(conference photo from Flickr)

 

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Some of my engaged audience members, listening and then laughing about a story I told

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Thanks to both Doris and Albert for making sure the details around my presentation were covered, and to Chris  Brown, President of our  Energetics Toastmasters club, who helped take down my equipment and get it to the car.

 

23004361822_7834bfaef8_z(conference photos) At head table, left to right: Gary Schmidt, Vitaliy Fursov, Janice McDonald

 

After my workshop was past and my things put away, I sat back and relaxed and enjoyed the rest of the conference, the speakers and contestants for both Humorous Speech and Table Topics contests, and of course Gary Schmidt (shown above at left of speaker Vitaliy Fursov), a past Toastmasters International President. I had really hoped to hear more from him since he travelled so far to be with us.

I couldn’t miss our own district speaker, Neil Dunsmore, who backed up much of what I said about mentoring in his thought-provoking, lively and inspirational keynote speech on Saturday morning. He also spoke of his own mentor, Dawna Bate, a fellow member of his first club. He often “bounced ideas off her” on what he should or shouldn’t keep in his speeches. He gave us much to think about.

Thank you, Neil. One great highlight of the entire weekend.

 

22590966708_c3ed652991_z(conference photo) Neil, a quiet moment in his keynote

Neil also managed the sound board and mics for the speakers at the main hall presentations and dinners as well as the contests.

 

The times I attended my book table, I had opportunity for conversation with others who came by to check out my table and tell people about the books I was selling.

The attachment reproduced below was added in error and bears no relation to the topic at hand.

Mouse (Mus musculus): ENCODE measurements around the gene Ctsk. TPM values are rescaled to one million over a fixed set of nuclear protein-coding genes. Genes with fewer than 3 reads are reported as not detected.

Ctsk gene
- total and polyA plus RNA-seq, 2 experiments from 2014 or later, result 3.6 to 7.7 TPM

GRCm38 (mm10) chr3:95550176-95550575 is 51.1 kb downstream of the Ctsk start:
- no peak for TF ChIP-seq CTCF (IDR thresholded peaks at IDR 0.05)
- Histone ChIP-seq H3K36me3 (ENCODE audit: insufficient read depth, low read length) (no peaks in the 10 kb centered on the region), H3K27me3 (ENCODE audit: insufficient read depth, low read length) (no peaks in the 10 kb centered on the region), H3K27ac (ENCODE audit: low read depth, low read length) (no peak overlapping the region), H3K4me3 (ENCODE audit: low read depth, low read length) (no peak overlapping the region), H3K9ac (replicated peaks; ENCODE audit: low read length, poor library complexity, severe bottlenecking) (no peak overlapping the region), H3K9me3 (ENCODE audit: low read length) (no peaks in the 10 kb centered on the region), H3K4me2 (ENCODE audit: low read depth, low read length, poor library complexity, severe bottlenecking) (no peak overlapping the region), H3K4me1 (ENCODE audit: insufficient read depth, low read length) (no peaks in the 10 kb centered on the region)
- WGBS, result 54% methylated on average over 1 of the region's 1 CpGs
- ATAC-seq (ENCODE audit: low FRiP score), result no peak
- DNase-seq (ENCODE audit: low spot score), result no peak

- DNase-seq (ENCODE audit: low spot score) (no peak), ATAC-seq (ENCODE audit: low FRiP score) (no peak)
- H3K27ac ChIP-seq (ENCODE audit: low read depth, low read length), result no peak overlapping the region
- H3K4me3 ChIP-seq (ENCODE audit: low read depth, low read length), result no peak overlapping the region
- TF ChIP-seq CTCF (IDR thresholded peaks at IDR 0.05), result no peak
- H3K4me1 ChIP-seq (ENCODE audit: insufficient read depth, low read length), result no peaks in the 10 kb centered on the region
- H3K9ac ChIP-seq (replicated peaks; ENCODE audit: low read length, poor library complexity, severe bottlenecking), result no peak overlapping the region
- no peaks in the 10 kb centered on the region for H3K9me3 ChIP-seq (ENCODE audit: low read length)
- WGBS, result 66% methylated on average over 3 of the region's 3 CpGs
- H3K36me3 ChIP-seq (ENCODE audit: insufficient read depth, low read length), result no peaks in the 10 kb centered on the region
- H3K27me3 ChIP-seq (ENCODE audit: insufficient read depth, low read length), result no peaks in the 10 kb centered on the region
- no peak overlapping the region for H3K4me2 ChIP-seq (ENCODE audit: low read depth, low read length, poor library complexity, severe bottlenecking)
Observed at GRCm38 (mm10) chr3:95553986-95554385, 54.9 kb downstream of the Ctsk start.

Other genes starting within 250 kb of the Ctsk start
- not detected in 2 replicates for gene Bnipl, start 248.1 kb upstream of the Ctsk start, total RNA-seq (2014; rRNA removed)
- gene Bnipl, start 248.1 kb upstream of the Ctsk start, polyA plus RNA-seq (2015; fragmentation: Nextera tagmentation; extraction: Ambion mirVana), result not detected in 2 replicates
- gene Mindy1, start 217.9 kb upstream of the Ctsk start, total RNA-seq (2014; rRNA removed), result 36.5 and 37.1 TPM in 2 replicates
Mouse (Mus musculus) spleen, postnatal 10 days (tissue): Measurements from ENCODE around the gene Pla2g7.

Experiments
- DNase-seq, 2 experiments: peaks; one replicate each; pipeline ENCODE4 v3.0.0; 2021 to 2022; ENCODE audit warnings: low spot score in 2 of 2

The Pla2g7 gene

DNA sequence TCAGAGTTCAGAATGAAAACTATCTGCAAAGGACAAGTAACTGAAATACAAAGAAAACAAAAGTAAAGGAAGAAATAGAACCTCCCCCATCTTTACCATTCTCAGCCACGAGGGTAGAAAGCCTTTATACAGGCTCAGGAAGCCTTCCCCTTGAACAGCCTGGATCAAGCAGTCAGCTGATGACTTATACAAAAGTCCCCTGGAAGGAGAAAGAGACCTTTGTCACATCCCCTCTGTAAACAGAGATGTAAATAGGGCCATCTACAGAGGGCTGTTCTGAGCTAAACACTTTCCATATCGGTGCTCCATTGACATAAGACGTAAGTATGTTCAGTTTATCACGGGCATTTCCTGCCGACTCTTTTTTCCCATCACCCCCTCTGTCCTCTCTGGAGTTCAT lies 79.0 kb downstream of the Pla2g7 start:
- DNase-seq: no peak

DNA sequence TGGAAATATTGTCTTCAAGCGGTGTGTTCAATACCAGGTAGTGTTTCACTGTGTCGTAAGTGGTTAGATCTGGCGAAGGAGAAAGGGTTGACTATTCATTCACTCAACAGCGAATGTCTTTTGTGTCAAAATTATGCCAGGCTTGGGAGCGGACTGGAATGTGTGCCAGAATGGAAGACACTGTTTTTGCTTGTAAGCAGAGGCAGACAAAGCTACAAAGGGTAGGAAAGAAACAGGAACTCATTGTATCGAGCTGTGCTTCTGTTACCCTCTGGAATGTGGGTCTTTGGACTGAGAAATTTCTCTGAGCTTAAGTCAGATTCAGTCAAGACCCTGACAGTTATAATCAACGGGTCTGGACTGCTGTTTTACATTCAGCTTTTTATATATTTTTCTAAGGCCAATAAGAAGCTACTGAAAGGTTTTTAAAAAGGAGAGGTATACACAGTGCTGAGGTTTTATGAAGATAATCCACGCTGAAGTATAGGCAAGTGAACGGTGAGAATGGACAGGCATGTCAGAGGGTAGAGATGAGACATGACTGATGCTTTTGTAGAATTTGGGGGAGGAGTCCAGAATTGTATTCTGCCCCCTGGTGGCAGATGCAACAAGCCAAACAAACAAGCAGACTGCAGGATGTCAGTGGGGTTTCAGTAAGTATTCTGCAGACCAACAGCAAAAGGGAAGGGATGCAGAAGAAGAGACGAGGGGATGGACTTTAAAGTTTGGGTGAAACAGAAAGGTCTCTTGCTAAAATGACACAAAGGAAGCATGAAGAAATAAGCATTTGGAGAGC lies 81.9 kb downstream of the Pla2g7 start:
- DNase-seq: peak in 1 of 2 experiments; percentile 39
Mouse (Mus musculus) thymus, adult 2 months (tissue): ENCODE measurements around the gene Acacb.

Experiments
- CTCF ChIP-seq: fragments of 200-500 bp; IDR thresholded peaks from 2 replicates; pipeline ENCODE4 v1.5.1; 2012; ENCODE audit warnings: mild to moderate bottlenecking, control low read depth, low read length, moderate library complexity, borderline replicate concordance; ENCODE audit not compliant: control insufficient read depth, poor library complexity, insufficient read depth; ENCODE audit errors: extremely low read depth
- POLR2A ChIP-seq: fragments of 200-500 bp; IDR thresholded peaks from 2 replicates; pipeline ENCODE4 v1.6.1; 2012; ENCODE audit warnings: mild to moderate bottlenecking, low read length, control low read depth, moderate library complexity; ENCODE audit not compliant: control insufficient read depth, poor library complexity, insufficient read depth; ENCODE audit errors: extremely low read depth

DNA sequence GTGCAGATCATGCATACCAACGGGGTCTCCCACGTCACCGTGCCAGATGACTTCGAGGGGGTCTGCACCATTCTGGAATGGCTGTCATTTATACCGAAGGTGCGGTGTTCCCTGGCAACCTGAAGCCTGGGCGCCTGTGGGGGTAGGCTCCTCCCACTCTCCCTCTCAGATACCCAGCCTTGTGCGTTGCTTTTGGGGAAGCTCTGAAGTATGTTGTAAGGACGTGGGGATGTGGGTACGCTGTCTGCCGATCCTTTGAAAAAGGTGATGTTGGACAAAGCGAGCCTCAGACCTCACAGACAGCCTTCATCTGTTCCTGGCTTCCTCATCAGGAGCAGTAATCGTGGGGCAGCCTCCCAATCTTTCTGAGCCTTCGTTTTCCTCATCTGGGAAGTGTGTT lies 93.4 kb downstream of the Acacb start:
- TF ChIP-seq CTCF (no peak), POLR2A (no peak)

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My book table in the Petun Room at the conference centre

 

Now it’s more than a week since I gave my workshop and attended the rest of the conference, District 86 Fall Toastmasters conference in beautiful Blue Mountain near Collingwood. I’ve received some lovely compliments on my workshop, for which I am very grateful. It was a good experience over all, and giving a workshop to fellow Toastmasters, you really need to be “on your toes.”

 

Oh, and if you’re on Facebook, look for the Energetics Toastmasters and my page (Carolyn R. Wilker) and like us too.

November 27, 2015 at 3:21 pm 6 comments

One more post for Lang Village

The day at Lang Pioneer Village included a lot of stops. Our next one was the cider mill where people brought apples to be sorted, pressed and made into cider. The girls know about apple picking and they’ve tasted sweet apple cider, but this was interesting.

 

 

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DSCF9137We saw a big apple peeler and lots of barrels

 

DSCF9138We walked through an old barn where many piece of equipment were on display. It was a good place to stop and sit for a few minutes.

 

DSCF9140And a wagon without a horse. The girls climbed  up and had their picture taken.

 

DSCF9142We walked down the lane and across the bridge to reach the flour mill

 

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Here we are inside the mill with the guide showing us how the wheat is ground into flour. I was impressed how the young man there showed the girls the process on a level they could understand. He talked about and showed how the flour was ground, what flour was more valuable, and about all the equipment and what it did. We went up to the top floor of this large stone structure, looked at all the hoppers and tools, and looked out the window at the water below, then back down all those stairs and outdoors again.

We enjoyed the day and the girls were very interested in many aspects of this place. I’m sure we’ll be back again another year.

Thank you so much to all the guides and volunteers for telling us about the village and the people who lived in these places and worked at these jobs. Thank you for taking special interest in the way children understand might view the place and time. You made it a special day for them and us.

 

August 13, 2015 at 1:20 pm Leave a comment